Controversial anti-tracking feature is about to go live in iOS 14

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Your iPhone will soon offer a bit more privacy.
With iOS 14.4 and iPadOS 14.4, applications will have to ask if they can track you.
Graphic: Apple

Apple seeded to developers the release candidates for iOS 14.4 and the iPad equivalent on Thursday. It’s probably the last step before a public release. Among other changes, these new versions will apparently give iPhone and iPad users the option to block third-party applications from tracking them.

Devs can also install watchOS 7.3 RC and tvOS 14.4 RC, which became available Thursday too. But macOS Big Sur 11.2 is still on Beta 2.

iOS 14.4 RC and iPadOS 14.4 RC add new privacy feature

“Release Candidate” is Apple’s new name for “Golden Master.” It’s the final version of the sent out early for testing, before the general public get access.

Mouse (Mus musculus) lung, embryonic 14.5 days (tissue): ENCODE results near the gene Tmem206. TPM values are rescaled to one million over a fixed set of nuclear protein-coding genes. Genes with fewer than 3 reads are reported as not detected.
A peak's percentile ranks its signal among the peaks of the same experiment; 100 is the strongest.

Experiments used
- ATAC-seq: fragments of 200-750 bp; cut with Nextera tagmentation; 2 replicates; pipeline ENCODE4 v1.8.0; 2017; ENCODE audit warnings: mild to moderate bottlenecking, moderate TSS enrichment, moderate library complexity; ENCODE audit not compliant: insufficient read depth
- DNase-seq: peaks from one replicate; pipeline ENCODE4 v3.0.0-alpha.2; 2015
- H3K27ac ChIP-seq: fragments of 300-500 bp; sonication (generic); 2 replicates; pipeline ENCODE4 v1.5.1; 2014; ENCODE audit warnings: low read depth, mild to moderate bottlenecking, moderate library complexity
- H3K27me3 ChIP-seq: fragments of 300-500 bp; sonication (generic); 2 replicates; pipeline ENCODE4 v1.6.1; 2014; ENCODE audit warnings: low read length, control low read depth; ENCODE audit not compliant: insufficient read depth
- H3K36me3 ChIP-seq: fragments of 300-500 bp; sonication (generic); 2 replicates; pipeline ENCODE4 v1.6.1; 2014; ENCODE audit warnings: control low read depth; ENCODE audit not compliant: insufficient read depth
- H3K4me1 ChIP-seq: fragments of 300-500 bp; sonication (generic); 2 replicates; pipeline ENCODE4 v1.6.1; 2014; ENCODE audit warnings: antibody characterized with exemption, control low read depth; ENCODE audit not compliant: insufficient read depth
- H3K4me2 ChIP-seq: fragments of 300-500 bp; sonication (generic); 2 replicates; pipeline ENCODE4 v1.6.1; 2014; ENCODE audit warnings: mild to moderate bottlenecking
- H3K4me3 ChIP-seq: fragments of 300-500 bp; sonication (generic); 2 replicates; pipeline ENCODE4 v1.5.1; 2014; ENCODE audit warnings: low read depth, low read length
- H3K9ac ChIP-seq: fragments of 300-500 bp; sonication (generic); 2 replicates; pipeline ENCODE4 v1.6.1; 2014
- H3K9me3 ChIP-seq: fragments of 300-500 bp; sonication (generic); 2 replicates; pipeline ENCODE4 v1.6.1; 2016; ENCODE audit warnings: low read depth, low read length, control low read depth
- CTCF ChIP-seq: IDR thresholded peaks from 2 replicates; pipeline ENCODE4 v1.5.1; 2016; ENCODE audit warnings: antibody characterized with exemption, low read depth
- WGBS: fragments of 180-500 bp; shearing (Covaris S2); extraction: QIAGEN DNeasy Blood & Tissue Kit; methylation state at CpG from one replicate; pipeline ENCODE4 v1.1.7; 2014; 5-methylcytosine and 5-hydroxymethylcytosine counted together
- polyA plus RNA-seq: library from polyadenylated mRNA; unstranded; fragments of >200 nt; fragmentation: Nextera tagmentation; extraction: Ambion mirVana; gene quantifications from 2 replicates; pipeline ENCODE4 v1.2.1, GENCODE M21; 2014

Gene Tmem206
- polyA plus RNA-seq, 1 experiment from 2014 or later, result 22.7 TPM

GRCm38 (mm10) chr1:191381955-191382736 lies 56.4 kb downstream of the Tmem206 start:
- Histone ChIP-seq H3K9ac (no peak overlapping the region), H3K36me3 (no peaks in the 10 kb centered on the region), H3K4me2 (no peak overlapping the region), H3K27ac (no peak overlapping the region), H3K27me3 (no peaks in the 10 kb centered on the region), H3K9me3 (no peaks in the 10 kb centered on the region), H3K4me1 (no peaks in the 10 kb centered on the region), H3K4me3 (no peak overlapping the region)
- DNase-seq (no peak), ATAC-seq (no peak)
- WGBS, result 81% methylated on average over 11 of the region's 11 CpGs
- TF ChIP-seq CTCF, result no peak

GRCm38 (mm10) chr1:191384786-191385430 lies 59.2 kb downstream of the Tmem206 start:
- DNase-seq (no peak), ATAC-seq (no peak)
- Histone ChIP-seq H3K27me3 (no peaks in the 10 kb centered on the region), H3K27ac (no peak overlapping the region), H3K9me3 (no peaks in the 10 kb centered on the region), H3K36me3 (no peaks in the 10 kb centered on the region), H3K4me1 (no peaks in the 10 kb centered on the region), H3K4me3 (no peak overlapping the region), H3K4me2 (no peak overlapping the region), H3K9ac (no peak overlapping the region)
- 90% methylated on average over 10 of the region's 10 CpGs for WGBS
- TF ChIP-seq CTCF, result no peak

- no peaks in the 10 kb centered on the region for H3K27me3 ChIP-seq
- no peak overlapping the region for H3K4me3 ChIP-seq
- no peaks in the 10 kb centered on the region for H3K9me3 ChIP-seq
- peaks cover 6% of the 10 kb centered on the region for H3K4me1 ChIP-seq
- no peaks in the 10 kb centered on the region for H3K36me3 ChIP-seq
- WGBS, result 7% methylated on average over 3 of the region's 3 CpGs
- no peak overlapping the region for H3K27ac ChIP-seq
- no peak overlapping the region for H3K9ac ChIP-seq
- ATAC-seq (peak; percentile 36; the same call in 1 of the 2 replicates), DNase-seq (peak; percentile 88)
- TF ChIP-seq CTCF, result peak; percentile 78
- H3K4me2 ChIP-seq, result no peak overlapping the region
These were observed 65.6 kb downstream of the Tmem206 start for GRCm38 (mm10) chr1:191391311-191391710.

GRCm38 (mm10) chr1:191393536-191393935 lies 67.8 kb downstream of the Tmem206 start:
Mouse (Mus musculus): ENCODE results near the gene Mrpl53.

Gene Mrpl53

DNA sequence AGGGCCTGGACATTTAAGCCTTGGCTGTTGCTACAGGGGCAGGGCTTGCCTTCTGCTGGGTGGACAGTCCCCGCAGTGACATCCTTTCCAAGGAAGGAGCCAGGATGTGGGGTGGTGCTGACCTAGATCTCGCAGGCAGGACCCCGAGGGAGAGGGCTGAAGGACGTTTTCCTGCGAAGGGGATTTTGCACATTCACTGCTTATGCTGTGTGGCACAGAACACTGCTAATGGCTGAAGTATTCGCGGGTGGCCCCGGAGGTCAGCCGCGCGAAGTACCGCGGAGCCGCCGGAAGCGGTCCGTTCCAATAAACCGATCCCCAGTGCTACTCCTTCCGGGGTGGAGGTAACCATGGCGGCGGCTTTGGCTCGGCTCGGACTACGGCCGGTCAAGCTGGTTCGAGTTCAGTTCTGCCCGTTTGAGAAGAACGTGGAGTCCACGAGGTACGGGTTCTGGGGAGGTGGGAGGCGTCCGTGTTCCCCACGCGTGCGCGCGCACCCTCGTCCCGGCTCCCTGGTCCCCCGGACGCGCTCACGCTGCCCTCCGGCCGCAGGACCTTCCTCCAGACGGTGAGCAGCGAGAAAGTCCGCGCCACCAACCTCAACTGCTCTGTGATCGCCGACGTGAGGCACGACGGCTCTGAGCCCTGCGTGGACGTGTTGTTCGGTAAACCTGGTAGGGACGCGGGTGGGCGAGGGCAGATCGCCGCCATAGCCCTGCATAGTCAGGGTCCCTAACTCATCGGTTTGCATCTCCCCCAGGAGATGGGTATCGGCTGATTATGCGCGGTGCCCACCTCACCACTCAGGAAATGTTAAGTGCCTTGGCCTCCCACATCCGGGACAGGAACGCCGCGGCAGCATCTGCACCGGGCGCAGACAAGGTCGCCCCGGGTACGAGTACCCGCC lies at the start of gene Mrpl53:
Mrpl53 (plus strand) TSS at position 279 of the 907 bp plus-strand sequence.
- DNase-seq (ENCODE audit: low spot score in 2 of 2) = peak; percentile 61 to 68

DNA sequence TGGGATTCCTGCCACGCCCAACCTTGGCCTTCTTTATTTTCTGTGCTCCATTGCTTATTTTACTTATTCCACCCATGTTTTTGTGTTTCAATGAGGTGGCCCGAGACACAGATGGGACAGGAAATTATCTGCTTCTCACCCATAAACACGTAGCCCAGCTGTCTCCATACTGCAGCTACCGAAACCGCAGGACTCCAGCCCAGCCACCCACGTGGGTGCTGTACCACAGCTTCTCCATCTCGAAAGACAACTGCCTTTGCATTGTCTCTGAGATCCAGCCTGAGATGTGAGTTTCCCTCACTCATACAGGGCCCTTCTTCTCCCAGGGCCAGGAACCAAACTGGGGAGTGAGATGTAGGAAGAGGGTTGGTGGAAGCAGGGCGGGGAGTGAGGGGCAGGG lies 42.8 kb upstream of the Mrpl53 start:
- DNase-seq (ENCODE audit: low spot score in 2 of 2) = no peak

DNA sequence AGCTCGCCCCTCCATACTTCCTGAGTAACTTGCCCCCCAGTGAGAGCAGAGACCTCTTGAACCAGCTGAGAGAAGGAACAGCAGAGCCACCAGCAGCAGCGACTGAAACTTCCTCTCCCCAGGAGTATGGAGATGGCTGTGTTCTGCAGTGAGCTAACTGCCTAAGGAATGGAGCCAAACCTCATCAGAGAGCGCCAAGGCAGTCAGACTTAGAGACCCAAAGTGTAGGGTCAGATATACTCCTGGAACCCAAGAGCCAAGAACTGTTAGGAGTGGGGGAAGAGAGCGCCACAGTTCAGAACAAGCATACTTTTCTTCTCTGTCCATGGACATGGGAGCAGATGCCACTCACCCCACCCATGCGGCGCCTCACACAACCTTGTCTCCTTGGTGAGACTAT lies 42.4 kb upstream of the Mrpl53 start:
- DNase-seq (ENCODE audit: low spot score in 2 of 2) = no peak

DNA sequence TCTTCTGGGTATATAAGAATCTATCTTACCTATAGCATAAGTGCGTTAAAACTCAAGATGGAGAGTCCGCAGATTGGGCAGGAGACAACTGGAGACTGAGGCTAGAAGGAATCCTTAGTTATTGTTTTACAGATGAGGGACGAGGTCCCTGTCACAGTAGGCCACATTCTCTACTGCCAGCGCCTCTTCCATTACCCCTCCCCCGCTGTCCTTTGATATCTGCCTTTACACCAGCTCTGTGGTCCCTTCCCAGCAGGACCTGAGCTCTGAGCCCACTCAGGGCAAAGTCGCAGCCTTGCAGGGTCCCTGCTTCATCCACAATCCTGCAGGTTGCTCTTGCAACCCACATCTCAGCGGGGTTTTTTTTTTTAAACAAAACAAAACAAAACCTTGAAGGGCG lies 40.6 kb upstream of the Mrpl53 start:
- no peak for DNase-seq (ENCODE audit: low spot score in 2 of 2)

People testing earlier beta versions iOS 14.4 and iPadOS 14.4 report that they force iPhone applications to specifically ask if they can track the user for advertising purposes. Apple touted this privacy feature at its 2020 developers conference, but companies like Facebook that make their money from tracking users are opposed to the feature, so the debut was pushed back by months. But the wait is seemingly almost over.

There are other tweaks in the new versions, too. Like, the process of handing off audio to a HomePod has been enhanced. And the update warns iPhone users if the camera was replaced with one that not a genuine Apple part.

Don’t forget watchOS 7.3 and tvOS 14.4

The release notes for watchOS 7.3 promise a “Unity watch face inspired by the colors of the Pan-African Flag.” Also, the ECG app will be available for users of Apple Watch Series 4 or later who are in Japan, Mayotte, Philippines, and Thailand. The same is true for irregular heart rhythm notifications.

It’s not clear what’s new in tvOS 14.4 RC.

Currently, the iOS 14.4, iPadOS 14.4, watchOS 7.3 and tvOS 14.4 release candidates are only for developers. But if Apple follows its previous habits, public beta versions will be along. It might take up to a week, though. In the mean time, getting access to these pre-release editions requires joining the Apple Developer Program, which costs $99 a year.